Six years ago, Tatiana Mutu, 34, immigrated to Phoenix with her Moldovan family and started a completely new life.
It was after the economic crisis of the Republic of Moldova, which still causes crowds of people still leave their country, among the poorest in Europe.
As a young professional in her country, she decided to give up her job working as a psychologist and teacher at a high school in Chisinau, the capital of Moldova.
“First, we thought about the future of our two children and family,” Mutu said. “And I am happy about my decision, because America is the dream of many of those who want to have a career.”
It was a challenging beginning for Mutu and her family to come to Arizona, where they barely knew anyone. For the first two years, they had to survive with food bank support.
She gave up the master’s and doctorate she’d earned in Moldova, but she says that it was worth it because she embraced a totally new career.
“Being in America, I have been changed a lot, starting with the way I think,” she said. “I became more positive, I just set more goals in life. Being home, I was praying God to have some food on the table. Here we work a lot, but we pray more how to succeed in life.”
For the last three years, since graduating from a local beauty school, Mutu has been employed at a hair salon in Scottsdale.
She was happy to get her hairdresser’s license.
“I always liked arts and creativity,” said Mutu, saying she loved to draw sketches. “It was a hobby and I decided to get a license in beauty style. Now I feel very happy and I love my clients.”
Many Arizona businesses recruit in schools; that’s there where Julie Schumacher, owner of Rumors Salon in Scottsdale, met Mutu. Out of 45 employees at the salon, nine come from various other countries, especially in Europe and South America.
“She was very determined and focused, she was very enthusiastic and energetic,” Schumacher said of Mutu. “I just loved her energy so much. She went to a training program and she has been incredibly successful. Now she is educating other employees with one of our manufacturers’ style company.”
Now Mutu is getting training from the product manufacturers and training other stylists.
Immigrants dream about doing business in the U.S.
According to the Schumacher, international employees bring lots of esthetics when it comes to hair, and Americans like to have Europeans around, because they are trained differently when it comes to style.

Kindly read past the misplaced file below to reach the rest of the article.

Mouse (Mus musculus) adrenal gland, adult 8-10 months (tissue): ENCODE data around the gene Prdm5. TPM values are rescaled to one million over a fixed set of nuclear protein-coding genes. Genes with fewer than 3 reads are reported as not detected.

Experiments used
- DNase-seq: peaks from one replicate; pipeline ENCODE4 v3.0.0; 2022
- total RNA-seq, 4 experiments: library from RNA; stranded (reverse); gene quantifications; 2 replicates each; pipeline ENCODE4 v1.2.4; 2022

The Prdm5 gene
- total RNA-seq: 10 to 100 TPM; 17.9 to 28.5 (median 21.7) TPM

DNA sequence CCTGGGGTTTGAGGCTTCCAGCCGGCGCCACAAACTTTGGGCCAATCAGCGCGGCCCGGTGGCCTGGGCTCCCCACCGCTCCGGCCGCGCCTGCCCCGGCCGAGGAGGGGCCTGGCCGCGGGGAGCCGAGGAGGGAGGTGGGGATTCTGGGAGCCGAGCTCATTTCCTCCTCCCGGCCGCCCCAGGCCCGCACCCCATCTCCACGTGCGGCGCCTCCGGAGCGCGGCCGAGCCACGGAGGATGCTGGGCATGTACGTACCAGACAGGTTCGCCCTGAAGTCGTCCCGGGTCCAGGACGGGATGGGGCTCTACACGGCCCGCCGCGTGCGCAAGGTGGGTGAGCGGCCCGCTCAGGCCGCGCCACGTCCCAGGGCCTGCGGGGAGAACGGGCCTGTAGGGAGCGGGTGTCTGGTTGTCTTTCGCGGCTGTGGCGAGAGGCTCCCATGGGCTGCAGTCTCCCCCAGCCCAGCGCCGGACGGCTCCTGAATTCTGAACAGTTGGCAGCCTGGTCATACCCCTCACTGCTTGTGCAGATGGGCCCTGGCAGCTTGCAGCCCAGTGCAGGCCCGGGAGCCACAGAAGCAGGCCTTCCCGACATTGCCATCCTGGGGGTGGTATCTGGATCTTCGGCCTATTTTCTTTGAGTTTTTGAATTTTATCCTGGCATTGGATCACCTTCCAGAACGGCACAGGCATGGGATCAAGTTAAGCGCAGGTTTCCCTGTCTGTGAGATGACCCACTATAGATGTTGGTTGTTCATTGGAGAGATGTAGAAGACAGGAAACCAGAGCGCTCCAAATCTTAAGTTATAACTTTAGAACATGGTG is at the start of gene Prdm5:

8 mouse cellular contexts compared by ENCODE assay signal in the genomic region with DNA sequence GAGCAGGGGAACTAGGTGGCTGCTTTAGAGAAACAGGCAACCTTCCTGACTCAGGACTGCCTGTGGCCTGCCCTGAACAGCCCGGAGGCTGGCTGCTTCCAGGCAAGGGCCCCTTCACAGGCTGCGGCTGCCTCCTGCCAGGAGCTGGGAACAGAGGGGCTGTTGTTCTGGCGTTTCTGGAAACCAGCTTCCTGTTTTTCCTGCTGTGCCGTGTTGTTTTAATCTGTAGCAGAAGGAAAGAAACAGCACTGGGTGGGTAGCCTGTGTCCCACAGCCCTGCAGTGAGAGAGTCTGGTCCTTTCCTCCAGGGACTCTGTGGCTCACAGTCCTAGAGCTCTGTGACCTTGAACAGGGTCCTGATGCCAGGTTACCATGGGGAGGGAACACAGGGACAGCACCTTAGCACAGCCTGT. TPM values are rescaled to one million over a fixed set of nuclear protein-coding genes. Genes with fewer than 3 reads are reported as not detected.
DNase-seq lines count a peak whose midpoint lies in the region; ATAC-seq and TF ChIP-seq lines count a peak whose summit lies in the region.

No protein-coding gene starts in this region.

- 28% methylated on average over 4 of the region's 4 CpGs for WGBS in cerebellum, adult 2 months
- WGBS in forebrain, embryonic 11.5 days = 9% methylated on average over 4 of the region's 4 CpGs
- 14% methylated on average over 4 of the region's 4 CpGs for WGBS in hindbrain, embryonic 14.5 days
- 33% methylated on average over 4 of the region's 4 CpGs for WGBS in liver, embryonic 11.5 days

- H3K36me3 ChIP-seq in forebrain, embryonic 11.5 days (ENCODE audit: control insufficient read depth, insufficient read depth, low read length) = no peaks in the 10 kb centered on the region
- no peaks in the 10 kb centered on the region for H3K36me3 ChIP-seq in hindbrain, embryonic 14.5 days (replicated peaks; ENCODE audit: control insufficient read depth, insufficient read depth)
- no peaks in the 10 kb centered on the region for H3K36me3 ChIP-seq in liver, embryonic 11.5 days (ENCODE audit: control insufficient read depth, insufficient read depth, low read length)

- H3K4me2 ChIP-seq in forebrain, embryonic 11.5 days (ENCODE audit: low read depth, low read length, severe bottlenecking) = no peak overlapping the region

Mutu finds Americans very creative people who care about business development. “Our owner was very supportive to get to various fashion events,” Mutu said. Last year, she was in Dallas at the Sebastian Professional What’s Next Awards hair-styling completion and was among the finalists.
“Since our fashion changes, the products that we work with change, too, so Tatiana works with an Australian manufacturer,” said Schumacher.
It was a great experience for the young Moldovan to pursue such advanced training.
“Tatiana and another Romanian colleague are hardworking and they are so eager to learn new things,” said Brandy, a coworker. “They bring lots of good energy; she has a classic elegance to her style and is good to bring back the beauty in hairdressing.”
Healthcare benefits a challenge in new business
Schumacher would like to offer her employees healthcare benefits, but finds it difficult and wonders if it may become more so after the 2016 elections.
“We are worried what is going to happen after elections,” she said. “It is a bit scary but right after it, we will be able to figure out a decision in terms of offering health benefits.”
Even though the salaries are much better than in Moldova, Mutu and her family find it difficult to pay for their health insurance in the U.S.
“When we first moved here, Arizona authorities offered us food support, emergency health insurance, but that was only temporarily,” said Mutu.
Her husband works as a truck driver, delivering products to Canada. Mutu says the family income is too low to pay for insurance, and too high to get government assistance.
“Medical services in USA are very excellent, but very expensive and we cannot afford it,” she said. “We rather try to stay healthy and eat good food, than paying $500 each month for an insurance that you may not use it in the future.”
Mutu also finds that in the U.S., the low-income families get more helped from the government than they do in Moldova, where more poor people live in the country.